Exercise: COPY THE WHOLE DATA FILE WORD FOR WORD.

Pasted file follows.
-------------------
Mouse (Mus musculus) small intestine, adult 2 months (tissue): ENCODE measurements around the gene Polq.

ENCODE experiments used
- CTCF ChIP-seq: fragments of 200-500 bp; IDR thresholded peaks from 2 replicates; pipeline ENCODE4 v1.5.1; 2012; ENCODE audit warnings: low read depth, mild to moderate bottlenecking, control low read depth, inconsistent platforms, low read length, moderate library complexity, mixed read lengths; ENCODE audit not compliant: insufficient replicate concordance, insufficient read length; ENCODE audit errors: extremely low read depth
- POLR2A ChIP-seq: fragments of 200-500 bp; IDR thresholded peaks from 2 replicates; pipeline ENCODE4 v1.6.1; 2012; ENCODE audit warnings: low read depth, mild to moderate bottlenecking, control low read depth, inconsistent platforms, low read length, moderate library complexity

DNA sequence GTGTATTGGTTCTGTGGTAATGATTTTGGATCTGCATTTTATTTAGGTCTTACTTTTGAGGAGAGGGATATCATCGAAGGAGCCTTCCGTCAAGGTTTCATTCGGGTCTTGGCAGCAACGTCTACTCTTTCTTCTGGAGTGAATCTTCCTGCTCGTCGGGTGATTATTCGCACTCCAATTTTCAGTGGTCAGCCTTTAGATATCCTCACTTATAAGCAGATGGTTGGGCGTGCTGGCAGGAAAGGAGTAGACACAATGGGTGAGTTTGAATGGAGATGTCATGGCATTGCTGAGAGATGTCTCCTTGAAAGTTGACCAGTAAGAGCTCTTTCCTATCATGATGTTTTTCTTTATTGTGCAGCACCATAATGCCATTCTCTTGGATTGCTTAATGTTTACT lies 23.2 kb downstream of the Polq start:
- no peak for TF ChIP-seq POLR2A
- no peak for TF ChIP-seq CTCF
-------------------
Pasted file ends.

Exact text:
Mouse (Mus musculus) small intestine, adult 2 months (tissue): ENCODE measurements around the gene Polq.

ENCODE experiments used
- CTCF ChIP-seq: fragments of 200-500 bp; IDR thresholded peaks from 2 replicates; pipeline ENCODE4 v1.5.1; 2012; ENCODE audit warnings: low read depth, mild to moderate bottlenecking, control low read depth, inconsistent platforms, low read length, moderate library complexity, mixed read lengths; ENCODE audit not compliant: insufficient replicate concordance, insufficient read length; ENCODE audit errors: extremely low read depth
- POLR2A ChIP-seq: fragments of 200-500 bp; IDR thresholded peaks from 2 replicates; pipeline ENCODE4 v1.6.1; 2012; ENCODE audit warnings: low read depth, mild to moderate bottlenecking, control low read depth, inconsistent platforms, low read length, moderate library complexity

DNA sequence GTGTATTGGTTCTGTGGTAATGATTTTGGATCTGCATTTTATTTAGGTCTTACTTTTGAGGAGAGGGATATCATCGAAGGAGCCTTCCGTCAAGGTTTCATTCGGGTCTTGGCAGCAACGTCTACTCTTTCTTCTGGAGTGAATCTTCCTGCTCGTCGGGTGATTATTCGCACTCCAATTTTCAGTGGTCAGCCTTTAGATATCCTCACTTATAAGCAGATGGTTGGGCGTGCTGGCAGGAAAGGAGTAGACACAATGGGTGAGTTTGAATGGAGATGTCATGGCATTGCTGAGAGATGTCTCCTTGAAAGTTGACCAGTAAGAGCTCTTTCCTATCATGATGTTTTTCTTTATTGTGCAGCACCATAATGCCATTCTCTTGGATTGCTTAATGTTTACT lies 23.2 kb downstream of the Polq start:
- no peak for TF ChIP-seq POLR2A
- no peak for TF ChIP-seq CTCF